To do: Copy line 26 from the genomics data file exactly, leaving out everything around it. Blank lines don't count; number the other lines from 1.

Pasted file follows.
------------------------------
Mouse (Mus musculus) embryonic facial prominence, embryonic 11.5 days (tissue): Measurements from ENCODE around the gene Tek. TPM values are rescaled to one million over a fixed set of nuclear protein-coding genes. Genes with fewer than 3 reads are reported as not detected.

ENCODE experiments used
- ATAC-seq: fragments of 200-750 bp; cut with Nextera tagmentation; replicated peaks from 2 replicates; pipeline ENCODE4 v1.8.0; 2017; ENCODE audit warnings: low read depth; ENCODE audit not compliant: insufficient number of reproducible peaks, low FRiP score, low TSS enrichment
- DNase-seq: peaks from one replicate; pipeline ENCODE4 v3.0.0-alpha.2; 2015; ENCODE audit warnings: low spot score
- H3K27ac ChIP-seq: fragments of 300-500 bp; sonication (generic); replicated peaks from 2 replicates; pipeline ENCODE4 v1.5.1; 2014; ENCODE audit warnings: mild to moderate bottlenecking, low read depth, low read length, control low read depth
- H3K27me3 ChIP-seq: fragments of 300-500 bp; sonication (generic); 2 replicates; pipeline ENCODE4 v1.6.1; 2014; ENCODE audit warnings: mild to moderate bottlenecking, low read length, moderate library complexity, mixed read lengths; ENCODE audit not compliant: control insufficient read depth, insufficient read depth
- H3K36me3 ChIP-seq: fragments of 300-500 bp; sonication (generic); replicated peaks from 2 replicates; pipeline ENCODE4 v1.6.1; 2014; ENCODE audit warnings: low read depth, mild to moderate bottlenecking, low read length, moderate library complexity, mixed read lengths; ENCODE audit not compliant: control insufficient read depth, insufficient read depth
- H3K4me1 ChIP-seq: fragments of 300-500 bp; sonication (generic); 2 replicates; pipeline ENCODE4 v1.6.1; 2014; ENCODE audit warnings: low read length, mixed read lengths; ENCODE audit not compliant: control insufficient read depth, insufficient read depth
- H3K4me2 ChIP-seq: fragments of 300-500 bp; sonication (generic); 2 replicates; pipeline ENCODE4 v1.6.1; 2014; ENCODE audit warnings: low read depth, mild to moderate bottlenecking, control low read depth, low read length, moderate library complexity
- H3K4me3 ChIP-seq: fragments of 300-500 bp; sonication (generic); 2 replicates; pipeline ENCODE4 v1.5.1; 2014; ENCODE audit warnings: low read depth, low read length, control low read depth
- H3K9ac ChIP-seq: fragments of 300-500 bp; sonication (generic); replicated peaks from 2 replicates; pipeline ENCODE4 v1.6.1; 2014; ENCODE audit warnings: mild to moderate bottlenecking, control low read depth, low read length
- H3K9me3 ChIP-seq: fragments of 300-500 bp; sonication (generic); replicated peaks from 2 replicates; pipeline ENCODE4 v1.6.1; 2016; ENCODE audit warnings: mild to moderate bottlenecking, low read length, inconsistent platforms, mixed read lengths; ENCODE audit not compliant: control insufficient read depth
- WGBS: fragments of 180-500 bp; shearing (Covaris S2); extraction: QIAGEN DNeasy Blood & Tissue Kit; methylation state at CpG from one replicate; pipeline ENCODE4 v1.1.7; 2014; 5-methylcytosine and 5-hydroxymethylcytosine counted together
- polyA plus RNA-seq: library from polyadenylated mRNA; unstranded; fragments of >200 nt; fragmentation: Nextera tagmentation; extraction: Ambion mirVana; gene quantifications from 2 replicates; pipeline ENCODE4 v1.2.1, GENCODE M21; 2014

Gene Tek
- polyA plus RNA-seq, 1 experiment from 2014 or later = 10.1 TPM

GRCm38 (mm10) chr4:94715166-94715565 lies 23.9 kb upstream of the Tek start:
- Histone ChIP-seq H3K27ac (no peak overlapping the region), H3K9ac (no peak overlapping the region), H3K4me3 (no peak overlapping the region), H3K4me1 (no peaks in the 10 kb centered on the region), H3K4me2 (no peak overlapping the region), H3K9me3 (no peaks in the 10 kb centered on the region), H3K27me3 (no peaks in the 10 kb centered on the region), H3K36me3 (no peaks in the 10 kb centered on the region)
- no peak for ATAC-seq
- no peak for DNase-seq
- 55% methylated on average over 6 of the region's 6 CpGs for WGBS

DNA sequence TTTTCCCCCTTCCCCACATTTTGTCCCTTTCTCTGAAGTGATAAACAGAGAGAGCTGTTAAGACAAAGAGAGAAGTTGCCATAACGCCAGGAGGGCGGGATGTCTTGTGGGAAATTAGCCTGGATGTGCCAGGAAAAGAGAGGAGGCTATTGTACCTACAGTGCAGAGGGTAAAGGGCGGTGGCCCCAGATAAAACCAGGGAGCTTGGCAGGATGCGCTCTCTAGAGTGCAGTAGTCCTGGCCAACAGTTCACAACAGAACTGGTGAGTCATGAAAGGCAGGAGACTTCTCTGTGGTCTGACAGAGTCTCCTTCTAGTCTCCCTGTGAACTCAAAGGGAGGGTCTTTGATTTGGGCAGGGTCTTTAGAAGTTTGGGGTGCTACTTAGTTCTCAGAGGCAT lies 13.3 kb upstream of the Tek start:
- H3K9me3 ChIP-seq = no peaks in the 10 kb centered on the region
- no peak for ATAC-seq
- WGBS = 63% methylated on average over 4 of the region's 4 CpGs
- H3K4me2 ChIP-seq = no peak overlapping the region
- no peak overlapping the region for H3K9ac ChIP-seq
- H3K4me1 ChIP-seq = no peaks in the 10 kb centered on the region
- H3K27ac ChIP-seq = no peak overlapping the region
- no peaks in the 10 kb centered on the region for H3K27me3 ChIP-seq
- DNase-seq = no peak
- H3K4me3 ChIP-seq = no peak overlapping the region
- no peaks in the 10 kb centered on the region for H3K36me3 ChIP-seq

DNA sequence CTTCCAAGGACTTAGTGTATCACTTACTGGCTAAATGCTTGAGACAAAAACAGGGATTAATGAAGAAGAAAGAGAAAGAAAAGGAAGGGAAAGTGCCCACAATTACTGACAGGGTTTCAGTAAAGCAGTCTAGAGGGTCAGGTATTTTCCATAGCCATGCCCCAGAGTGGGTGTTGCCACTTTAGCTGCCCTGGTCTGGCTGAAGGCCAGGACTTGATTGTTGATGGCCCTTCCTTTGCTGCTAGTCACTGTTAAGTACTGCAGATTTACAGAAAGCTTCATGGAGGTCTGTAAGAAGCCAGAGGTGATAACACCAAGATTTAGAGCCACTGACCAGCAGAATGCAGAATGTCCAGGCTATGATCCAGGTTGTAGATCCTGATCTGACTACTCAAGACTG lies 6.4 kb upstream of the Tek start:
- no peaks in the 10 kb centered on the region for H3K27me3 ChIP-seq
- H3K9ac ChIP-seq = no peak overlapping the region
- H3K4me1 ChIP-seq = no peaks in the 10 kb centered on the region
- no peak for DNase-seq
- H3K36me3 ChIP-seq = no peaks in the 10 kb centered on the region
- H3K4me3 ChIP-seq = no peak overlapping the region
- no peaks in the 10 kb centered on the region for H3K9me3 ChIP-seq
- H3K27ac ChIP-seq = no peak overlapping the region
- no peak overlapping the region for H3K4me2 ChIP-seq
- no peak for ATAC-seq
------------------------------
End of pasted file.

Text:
- H3K4me2 ChIP-seq = no peak overlapping the region